I had a vision!
Here’s how it happened!
After taking my measurements I opted to trace off size large. I didn’t notice the chart for the finished measurements. If I had I would probably have saved myself some time. The pattern has negative ease and my fabric (being a ponte knit) wasn’t quite as stretchy as suggested.
The left photo shows my first muslin in a large. I recut it in a XL and lengthened the pattern pieces by 4cm (on the shorten/lengthen lines).
A lesson to all – Trace your pieces! I’d have been snookered if I’d have cut into my PDF pattern and would have had to print and stick it all together again!
The lower back bodice picture above is the first muslin. As you can see its tight and also there is excess fabric in the lower back. I lengthened the bottom by 4cm and then did a 5cm sway back adjustment – following this tutorial.
I ended up with a very odd shaped piece but it worked. Amazing!!
I had some gaping issues and The Material Lady suggested closing the dart on the pattern pieces. This worked really well, thankyou Kim! The 2 pics above are of the darts pinched out in the 1st muslin.
I also decided to raise the armhole a little at the front – you can see the original cutting line.
I also pinched out a section in the back and closed a dart i created in the back too.
I had made 3 adjustments to the armscye which caused the sleeve head to be way too big.
I needed to get rid of 2 cm for the front dart, 2cm for the back dart and 3/4 inch for the smaller front arm curve.
I marked each where it was needed to be pinched out and pivoted it with the centre point of the bottom of the sleeve. You can see the lines I drew that I then closed and joined together.
I’ve no idea if this is the correct way but it worked!!
At the end of all the pattern tweaking, you should have something like the above – odd shaped pieces and an empty bottle of wine!
I made a facing for the back neck at I didn’t want any visible stitching.
The next few pictures i hope aren’t too confusing. I wanted to lengthen the skirt to be floor length but still keep the 6 gored shape and slightl A line. I wasn’t too concerned if it would be too tight to walk in as I was adding a thigh length split.
First of all I worked out my skirt pieces needed to be 46 inches. This included the hem and also a bit extra ‘just in case’. Apologies for both cm and inches – I’m an immetric girl! I was brought up in the middle of the change over!
I lined the edge of the paper up with the centre seam and traced off all the pattern but only to the double lines which indicate where to shorten/lengthen.
Measure 46 inches down from the top of your tracing. Line this mark up with the bottom of the skirt and trace off your size to the double lines.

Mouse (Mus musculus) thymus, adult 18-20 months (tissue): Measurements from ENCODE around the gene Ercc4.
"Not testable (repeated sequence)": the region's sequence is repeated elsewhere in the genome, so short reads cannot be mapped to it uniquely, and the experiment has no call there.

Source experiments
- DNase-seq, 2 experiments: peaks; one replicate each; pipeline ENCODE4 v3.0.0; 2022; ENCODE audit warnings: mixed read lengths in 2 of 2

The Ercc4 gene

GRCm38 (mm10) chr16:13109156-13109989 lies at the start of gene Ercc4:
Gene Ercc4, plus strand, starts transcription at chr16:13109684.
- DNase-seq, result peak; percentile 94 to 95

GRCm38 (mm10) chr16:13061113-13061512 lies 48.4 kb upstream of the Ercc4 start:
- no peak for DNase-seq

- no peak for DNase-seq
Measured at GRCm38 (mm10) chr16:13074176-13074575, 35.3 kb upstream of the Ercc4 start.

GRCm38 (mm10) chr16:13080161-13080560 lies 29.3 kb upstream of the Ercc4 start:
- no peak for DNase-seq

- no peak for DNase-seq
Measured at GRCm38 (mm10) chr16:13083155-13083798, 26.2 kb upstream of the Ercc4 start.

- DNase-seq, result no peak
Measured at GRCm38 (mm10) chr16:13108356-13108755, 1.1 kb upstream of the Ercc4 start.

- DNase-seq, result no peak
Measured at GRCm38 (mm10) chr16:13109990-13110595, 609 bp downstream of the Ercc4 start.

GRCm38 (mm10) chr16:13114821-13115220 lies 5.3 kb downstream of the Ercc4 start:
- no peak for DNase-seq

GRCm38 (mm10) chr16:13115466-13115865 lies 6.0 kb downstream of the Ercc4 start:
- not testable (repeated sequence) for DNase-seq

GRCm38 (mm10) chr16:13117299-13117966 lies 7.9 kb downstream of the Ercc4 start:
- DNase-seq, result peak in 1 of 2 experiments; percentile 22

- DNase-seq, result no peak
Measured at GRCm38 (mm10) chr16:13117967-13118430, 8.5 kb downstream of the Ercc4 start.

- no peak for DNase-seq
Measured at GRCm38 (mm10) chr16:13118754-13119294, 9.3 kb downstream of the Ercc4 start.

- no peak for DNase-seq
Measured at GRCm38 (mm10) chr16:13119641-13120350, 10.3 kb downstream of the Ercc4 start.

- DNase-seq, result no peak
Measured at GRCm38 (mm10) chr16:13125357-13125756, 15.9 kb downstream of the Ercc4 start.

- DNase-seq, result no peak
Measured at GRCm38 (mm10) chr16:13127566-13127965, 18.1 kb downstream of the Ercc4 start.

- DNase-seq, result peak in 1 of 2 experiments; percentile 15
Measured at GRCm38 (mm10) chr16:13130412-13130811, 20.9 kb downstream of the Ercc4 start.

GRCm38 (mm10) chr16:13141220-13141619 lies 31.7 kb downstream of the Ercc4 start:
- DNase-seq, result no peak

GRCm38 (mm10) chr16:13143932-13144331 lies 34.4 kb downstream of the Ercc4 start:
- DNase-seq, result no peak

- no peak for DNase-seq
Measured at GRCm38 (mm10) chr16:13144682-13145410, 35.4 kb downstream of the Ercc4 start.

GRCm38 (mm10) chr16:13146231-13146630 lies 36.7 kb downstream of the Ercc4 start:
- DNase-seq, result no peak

You can see on the left that’s there a big gap, a bit like someone being chopped in half in a magic show! Photo left shows a line blended between the top and the bottom.
I did this for all the pieces, except some of the pieces I needed to line the top and bottom halves of the pattern pieces with the grain line – keeping it parallel and also the double lines. This bit is likely to make no sense at all, but if you’re doing it do the easy centre front and back pieces first and I’m sure this will then make sense. If not, get in touch!!
Other things I did to make my frock posh:
Hand stitched the hem and the slit.
Hand stitched the front cross over bands.
Catch stitched the seams allowance on the sleeves to the bodice so they wouldn’t peak out.
That’s it folks! I think! The hand stitching took so long. 3 episodes of The Aprrentice and 2 Strictly Come Dancings. It was worth though and i just love it. And so does my sister. She’s just tried it on and is borrowing it to wear to a Black Tie do tomorrow! I can’t remember the last time either of us went to one, and now we’ll have both been to one in the same week.
Isn’t she the lucky one – it fits her too, even after all those adjustments!
You just need to do your hair and make up sis’ and you’re ready to go!
Just thought I’d mention before i go. This is for guidance as to what I did, and to remind me in the future.
The only sewing lesson I’ve ever had was this year, learning how to sew with silk. I’ve learn what I know about pattern fitting from trial and error and reading your blogs.
Apologies if I confuse you or there’s a better way of doing it. But if it helps you….YAY! Then ‘jobs a good un’ (as they’d say in Yorkshire!)
If you’d like to see the post of it at the Yorkshire Awards, and my midriff covered click HERE!